|Banks still vulnerable in parts of Eastern Europe - study|
|June 16, 2010|
VIENNA (Reuters) - Banks in emerging European countries with high levels of foreign currency loans and external debt could still enter into crisis due to turmoil in the euro zone periphery, Capital Economics said on Wednesday.
"Capital levels have been rebuilt and loan to deposit ratios are falling," said Capital Economics analyst Neil Shearing in a note.
"But familiar vulnerabilities remain, particularly in the Baltics, Balkans and Hungary."
The main problem for banks in those countries remains the large stock of credit denominated in euros or Swiss francs, which makes up between around 60 percent of the loanbooks in Hungary, Romania and Bulgaria, and 92 percent in Latvia.
The flip side of this exposure is large short-term external debt, mainly provided through the western parents of the region's banks, Shearing said in the note.
"Banks in this group of countries will remain vulnerable to shifts in global risk appetite and much will depend on the willingness (and ability) of parent banks in the West to roll over debts," he said.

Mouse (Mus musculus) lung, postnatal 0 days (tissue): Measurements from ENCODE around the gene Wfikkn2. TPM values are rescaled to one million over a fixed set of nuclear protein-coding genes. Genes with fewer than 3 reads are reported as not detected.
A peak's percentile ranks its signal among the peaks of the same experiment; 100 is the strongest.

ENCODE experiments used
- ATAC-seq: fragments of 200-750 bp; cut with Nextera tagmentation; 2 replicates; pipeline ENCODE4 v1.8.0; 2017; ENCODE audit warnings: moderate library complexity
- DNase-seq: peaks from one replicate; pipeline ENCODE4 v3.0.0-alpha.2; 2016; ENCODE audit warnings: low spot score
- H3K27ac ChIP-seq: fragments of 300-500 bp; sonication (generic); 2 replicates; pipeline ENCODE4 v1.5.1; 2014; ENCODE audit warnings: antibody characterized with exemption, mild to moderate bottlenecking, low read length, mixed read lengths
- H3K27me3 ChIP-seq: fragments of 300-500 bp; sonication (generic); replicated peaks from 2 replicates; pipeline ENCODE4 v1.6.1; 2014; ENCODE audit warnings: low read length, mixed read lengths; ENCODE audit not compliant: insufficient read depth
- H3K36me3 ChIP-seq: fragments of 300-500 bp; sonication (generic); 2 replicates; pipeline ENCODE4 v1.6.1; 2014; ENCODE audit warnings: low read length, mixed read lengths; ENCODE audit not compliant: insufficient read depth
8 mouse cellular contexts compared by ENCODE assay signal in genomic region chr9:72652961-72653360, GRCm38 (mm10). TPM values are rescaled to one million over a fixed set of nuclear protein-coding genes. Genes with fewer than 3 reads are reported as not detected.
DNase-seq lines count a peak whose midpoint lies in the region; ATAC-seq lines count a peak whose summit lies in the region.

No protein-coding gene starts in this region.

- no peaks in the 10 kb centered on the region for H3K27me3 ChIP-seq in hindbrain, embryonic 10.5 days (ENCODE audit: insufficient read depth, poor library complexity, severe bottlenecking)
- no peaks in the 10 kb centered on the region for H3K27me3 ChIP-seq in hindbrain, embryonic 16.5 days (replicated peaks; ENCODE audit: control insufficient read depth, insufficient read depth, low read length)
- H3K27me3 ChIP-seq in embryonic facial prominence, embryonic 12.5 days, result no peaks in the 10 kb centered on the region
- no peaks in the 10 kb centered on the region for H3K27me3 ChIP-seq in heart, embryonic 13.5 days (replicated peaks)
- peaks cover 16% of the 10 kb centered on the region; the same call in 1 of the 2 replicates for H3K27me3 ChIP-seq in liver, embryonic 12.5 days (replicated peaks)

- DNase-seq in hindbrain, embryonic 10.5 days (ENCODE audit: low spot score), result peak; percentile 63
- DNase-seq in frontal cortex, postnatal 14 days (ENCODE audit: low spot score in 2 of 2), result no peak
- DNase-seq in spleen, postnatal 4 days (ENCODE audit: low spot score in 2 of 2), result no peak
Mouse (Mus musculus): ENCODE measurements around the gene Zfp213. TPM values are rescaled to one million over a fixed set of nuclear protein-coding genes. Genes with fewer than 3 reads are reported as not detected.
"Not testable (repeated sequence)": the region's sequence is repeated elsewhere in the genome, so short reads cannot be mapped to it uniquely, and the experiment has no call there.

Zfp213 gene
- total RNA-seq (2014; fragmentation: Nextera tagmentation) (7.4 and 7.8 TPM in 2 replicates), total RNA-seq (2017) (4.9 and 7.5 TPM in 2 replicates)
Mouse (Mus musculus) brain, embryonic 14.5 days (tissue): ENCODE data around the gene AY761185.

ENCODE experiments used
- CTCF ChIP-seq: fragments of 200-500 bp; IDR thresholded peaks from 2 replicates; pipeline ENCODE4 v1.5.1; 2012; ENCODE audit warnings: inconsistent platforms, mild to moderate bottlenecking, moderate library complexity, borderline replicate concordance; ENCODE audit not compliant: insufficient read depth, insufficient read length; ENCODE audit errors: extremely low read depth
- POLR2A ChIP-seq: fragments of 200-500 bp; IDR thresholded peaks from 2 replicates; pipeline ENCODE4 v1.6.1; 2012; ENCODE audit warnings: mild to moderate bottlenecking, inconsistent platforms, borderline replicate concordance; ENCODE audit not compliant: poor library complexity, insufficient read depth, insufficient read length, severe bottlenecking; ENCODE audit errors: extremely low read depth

"This is a particular concern for banks in Bulgaria and Romania, where financial linkages to the beleaguered Greek economy are strong," he said.
Greek and Austrian banks own major lenders in the countries bordering the Black Sea. Austrian banks also have the biggest exposures in Hungary, while Swedish banks rule banking in the Baltics.
"The upshot is that at best credit conditions in this group of countries will remain extremely tight as the excesses of the past decade are unwound," he said.
"At worst, however, there remains a real possibility that the deepening turmoil in the euro zone's periphery could trigger a fresh banking crisis," Shearing added in his note.
Bank credit, which had turbo-charged emerging Europe's boom years from 2003 to 2007, is growing only in a few countries in the region, including Turkey, Poland, the Czech republic, Romania and Bulgaria, according to Capital Economics.
Loanbooks are still shrinking in Hungary, the Baltics and Russia, the research firm said, and with non-performing loans still on the rise throughout the region, there is still little chance of a boost for the economies from credit growth.
"With bad debts rising just about everywhere, this is still likely to be a credit-less recovery," Shaering said.
(Reporting by Boris Groendahl; editing by Andrew Torchia)
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